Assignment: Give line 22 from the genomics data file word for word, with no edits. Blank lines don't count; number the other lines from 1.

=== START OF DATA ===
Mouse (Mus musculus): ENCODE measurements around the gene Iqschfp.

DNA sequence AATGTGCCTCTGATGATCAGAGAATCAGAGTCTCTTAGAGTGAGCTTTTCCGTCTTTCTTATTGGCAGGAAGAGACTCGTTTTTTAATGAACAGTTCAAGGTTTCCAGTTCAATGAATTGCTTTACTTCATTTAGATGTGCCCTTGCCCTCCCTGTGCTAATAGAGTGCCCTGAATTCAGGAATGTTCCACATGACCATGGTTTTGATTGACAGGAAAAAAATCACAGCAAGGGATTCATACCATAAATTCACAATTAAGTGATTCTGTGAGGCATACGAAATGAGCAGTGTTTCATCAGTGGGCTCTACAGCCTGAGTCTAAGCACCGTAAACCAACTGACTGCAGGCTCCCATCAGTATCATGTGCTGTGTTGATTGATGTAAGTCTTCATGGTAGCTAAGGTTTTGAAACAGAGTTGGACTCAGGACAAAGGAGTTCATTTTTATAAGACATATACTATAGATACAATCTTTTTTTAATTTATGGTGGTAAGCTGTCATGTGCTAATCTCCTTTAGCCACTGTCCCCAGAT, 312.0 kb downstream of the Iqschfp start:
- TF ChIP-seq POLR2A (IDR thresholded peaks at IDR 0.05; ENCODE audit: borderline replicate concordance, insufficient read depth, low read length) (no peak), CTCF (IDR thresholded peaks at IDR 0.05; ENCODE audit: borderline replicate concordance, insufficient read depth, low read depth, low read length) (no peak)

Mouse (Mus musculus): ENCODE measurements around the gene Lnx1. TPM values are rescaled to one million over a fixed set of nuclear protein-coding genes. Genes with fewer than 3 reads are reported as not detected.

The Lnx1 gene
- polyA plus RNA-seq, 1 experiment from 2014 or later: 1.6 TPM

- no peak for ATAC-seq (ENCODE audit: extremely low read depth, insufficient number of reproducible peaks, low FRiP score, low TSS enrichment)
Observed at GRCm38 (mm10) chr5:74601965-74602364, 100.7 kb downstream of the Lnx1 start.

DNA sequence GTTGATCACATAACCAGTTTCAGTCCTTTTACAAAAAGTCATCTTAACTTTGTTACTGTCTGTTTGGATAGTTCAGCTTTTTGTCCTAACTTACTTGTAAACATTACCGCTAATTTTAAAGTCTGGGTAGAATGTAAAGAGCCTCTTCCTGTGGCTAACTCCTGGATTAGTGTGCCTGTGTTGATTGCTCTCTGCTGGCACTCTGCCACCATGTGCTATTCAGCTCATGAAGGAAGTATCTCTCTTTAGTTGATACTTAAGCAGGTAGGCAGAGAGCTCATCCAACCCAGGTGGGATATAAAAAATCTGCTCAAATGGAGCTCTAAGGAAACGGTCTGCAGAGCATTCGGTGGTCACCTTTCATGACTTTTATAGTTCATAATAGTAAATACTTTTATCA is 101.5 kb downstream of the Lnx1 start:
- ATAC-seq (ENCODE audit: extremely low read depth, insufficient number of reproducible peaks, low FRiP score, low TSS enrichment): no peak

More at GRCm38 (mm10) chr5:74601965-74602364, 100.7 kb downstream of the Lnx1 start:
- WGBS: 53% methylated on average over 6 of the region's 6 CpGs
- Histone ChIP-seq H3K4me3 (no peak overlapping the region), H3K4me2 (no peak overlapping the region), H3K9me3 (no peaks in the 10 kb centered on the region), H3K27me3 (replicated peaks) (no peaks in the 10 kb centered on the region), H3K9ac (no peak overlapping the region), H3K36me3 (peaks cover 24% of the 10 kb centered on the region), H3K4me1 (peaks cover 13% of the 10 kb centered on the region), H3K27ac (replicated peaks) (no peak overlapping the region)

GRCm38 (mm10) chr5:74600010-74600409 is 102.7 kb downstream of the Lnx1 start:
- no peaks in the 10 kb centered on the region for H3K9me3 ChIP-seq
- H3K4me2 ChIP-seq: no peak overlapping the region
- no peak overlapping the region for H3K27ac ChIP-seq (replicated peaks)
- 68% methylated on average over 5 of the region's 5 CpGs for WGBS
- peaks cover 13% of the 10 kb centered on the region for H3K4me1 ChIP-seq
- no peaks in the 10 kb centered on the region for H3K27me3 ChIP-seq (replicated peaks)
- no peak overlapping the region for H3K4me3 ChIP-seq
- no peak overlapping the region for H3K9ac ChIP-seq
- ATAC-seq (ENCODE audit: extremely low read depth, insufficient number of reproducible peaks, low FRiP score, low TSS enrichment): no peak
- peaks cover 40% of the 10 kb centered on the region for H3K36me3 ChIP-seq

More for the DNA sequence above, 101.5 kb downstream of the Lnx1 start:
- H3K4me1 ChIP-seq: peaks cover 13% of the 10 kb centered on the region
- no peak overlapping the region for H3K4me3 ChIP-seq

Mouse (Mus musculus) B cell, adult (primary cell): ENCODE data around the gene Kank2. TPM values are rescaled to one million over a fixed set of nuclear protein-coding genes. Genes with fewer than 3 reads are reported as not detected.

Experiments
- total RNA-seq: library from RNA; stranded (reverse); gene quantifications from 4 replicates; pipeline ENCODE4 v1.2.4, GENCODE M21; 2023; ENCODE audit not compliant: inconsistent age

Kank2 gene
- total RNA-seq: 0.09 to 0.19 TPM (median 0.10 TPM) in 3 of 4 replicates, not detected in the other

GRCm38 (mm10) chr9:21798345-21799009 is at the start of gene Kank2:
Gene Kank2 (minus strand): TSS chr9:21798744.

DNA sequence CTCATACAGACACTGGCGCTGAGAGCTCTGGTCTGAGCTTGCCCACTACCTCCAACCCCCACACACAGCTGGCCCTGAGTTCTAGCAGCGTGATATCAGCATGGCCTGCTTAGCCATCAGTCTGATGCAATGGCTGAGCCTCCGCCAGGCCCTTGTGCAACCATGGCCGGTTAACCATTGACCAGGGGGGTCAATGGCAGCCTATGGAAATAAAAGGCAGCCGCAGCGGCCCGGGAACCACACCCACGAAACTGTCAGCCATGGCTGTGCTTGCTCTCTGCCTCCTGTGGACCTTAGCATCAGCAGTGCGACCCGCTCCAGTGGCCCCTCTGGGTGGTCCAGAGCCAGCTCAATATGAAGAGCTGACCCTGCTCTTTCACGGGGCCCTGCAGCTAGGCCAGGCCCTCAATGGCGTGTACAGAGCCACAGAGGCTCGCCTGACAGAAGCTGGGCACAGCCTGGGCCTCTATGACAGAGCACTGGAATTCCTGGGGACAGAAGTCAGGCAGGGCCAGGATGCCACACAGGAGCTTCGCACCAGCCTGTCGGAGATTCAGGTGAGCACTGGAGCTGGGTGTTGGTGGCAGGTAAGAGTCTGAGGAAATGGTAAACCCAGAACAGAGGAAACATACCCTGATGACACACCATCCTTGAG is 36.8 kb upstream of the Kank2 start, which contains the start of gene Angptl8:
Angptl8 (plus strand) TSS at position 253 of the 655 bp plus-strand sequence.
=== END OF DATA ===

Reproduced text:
- no peak overlapping the region for H3K9ac ChIP-seq